Sequencing the zines as a series was actually pretty easy. Everything I do has a flow to it. I think of all my work as if it’s one big music composition coming together as whole. There’s a time and place for every thing. Fresh Garb came first, it was fresh and metaphorically it represented the second coming of Christ, which can be interpreted as a “new beginning”. King of Pop, which actually was supposed to originally be my first zine released publicly, ended up being snuggled in the middle of series. Gary, Indiana which the zine is ultimately about, is a place that has been trapped and stuck somewhere in time. It’s a really rough place. So I stuck it in the middle. Tres De Mayo was the third and final zine of the series and it ended with the title referencing the number three. Additionally, the car on the cover was on three wheels, which happened to work out perfectly.
In retrospect, is there anything that you would revise?
I’m 28 years old. I have been photographing for a decent amount of time now, and up until recently, I have been scared to ever publish anything more than a book with two copies. Part of that has been due to the fear of the book being the end all be all, and other parts feeling generally incomplete. It feels great to have a few things out there for people to hold and look through. It’s like the mixtape or demo before the LP. Every book, project, etc has it’s own successes and failures. Nothing is perfect. Sometimes, you just have to do it, and that’s where I’m at right now. I wouldn’t change anything. At all. It’s been a great learning experience to challenge myself and to learn from my mistakes publicly.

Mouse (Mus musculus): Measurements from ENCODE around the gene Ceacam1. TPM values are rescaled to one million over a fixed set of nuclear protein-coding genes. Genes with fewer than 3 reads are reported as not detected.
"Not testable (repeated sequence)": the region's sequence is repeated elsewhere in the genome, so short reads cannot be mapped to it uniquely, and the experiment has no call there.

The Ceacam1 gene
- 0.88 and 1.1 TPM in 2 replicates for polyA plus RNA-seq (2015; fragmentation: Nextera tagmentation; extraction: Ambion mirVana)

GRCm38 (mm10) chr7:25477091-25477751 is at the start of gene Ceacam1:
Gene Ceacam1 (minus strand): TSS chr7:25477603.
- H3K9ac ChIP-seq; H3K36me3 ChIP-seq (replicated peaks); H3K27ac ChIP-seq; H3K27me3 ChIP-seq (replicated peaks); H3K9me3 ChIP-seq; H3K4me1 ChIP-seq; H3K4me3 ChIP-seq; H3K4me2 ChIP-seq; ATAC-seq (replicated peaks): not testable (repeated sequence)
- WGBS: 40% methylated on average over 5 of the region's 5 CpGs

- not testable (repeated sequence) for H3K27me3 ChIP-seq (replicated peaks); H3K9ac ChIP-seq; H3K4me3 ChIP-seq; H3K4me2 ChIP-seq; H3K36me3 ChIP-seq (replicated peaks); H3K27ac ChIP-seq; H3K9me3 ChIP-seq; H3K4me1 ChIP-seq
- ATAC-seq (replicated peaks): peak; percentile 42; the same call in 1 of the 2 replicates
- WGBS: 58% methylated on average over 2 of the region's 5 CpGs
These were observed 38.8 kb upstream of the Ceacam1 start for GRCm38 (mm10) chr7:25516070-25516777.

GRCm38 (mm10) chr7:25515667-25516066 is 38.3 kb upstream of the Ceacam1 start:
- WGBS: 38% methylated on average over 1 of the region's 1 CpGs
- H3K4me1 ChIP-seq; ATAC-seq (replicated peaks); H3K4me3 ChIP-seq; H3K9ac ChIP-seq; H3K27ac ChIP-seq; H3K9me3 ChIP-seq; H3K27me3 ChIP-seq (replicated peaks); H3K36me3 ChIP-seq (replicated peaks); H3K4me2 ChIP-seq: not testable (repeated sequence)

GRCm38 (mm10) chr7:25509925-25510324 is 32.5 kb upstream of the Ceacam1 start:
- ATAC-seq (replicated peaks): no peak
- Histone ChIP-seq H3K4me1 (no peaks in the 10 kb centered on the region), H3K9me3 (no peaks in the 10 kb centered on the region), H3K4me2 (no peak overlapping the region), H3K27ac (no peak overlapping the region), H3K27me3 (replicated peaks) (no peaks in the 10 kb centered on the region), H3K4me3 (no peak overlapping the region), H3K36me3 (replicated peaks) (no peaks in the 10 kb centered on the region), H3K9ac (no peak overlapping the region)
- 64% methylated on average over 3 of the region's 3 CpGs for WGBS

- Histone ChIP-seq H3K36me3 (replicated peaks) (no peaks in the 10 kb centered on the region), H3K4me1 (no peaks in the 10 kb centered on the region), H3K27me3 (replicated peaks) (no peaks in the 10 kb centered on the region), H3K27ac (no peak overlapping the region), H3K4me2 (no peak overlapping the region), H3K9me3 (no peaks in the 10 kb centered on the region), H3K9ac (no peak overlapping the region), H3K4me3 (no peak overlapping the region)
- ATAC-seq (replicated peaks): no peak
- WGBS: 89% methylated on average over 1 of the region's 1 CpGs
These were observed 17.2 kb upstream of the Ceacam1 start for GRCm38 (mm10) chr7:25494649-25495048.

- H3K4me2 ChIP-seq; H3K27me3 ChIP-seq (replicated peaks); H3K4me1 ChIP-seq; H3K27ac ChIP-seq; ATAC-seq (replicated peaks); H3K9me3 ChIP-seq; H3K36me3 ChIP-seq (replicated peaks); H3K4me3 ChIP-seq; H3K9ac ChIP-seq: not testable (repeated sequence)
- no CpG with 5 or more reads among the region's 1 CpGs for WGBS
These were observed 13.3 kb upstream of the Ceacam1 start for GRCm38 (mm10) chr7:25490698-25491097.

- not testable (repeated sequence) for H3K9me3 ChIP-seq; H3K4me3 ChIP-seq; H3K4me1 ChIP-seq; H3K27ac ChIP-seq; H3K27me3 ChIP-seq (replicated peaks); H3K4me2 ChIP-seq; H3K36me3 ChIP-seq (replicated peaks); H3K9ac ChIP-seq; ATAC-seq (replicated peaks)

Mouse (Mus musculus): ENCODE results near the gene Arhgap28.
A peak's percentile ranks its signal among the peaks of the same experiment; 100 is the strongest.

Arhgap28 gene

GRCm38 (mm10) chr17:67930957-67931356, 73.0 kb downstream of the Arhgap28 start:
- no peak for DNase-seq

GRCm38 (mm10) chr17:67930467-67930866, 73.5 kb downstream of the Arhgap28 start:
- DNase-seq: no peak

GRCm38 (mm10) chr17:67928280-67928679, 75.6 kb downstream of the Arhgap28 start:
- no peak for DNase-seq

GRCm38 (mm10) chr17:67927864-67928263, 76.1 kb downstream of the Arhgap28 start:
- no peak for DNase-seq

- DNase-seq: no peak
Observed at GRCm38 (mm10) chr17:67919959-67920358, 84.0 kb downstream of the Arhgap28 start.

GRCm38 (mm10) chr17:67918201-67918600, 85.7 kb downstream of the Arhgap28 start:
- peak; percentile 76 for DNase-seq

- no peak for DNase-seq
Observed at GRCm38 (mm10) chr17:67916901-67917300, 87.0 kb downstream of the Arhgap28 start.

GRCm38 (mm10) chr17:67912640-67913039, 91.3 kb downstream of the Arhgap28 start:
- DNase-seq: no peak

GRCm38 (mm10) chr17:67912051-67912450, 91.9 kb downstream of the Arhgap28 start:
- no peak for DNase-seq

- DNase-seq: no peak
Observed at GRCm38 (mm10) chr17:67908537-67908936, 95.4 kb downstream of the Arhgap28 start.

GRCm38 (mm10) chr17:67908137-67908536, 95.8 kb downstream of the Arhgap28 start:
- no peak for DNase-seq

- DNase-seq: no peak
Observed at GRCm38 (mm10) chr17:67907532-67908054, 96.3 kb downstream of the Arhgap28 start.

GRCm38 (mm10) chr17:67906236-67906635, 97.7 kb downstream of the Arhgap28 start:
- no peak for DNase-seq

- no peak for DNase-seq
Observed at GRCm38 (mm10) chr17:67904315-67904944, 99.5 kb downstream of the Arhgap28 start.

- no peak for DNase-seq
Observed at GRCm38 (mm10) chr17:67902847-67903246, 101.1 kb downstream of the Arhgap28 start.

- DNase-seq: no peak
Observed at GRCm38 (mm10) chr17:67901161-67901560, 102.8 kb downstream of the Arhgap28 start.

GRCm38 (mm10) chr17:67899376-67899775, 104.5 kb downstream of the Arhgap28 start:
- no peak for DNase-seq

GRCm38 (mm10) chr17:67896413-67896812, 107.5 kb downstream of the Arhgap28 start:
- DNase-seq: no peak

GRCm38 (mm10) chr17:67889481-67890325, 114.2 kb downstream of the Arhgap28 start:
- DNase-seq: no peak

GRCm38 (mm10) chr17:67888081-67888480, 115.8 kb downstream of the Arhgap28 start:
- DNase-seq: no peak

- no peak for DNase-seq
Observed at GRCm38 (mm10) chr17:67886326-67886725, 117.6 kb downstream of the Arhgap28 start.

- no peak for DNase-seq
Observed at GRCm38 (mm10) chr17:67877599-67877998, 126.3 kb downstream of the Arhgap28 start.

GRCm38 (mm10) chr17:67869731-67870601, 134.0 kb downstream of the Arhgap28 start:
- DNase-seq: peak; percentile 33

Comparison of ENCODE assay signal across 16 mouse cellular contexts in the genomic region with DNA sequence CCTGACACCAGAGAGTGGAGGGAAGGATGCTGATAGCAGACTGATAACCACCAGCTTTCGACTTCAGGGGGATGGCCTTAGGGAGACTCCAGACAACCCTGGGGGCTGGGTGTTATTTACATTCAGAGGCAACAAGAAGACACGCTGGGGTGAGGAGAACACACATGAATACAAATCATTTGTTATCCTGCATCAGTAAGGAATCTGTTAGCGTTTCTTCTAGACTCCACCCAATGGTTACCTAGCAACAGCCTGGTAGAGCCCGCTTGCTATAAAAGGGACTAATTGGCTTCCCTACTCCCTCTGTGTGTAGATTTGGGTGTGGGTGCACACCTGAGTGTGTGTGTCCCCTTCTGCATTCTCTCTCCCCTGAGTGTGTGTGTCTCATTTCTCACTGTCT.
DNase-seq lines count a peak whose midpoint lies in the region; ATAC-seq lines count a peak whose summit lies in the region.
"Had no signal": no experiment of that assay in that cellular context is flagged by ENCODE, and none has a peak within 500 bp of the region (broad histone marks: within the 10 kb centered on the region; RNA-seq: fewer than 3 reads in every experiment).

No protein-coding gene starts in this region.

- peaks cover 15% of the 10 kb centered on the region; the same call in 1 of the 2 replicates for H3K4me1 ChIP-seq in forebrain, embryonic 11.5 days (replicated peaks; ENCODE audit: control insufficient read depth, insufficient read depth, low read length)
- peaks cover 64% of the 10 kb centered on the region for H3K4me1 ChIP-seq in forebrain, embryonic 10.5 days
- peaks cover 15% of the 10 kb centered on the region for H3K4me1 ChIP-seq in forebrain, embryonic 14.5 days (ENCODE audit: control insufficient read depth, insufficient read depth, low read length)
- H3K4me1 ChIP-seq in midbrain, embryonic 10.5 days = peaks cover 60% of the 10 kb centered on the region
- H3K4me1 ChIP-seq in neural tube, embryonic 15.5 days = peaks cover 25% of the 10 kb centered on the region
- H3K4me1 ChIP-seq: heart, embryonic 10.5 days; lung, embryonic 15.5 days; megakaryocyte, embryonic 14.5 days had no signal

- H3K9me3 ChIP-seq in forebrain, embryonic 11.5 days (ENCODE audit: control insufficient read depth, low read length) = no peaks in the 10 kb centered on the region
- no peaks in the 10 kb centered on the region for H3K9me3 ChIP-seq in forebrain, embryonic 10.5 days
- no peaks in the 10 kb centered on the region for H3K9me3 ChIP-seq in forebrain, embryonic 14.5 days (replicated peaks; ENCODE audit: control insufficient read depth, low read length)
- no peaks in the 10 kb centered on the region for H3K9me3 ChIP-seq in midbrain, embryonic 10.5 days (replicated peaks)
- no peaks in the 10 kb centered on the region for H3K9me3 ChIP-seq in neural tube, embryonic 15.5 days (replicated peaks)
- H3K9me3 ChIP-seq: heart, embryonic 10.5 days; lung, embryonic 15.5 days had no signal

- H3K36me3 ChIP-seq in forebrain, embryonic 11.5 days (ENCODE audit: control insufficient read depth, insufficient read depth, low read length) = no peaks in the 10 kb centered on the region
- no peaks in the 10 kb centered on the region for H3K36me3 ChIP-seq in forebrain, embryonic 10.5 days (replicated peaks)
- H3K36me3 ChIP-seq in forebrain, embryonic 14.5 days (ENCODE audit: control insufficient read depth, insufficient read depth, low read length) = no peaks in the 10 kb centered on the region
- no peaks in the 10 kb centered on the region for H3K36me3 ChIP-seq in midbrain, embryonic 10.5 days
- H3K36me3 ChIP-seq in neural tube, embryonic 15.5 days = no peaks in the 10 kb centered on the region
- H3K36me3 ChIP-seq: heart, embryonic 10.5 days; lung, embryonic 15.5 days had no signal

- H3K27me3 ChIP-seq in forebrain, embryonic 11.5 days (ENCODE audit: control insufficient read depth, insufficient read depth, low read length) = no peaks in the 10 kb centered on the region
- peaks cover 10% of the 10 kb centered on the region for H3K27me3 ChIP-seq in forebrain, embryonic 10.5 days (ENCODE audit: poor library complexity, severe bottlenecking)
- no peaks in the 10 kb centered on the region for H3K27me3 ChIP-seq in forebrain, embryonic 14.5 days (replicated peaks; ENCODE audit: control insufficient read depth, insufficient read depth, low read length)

What are some positive experiences that have come from publishing your work?
There has been great acceptance across the board and a lot of new opportunities have come through the publishing of these zines, which is great. But nothing compares to watching someone pick one of these up, flipping through it and their eyes lighting up and the questions I’m ultimately asked. Or the emails and comments I get about people wanting to do their own book. That’s all great to me and I’m interested in seeing what anyone comes up with. I’d love to see that. It seems there has been a huge push back to social media, more so than ever, for independent artists to produce objects for the viewer to hold and interact with. We live in a three dimensional universe, let’s focus on making things that take advantage of the physical nature of the world. There’s a staying power to that, and it’s important to take that into consideration in a world becoming increasingly more instantaneous and focused on the moment.
Do you have any recommendations for photographers who are thinking about shooting a complete body of work?
I have a ton of advice. I’m just not sure anyone really should listen to it. Hahaha. Being as vague as I can possibly be: My best advice is to just feel things out. You’ll probably never feel completed, I know I don’t with any of my projects, but that’s ok. The work will always work its self out.
Anything else you want to include?
Right now I’m not sure what to say other than thank you. I appreciate your interest in my work and the opportunity to be able to talk about it with you. Everyone needs to be questioned, and that’s a fact.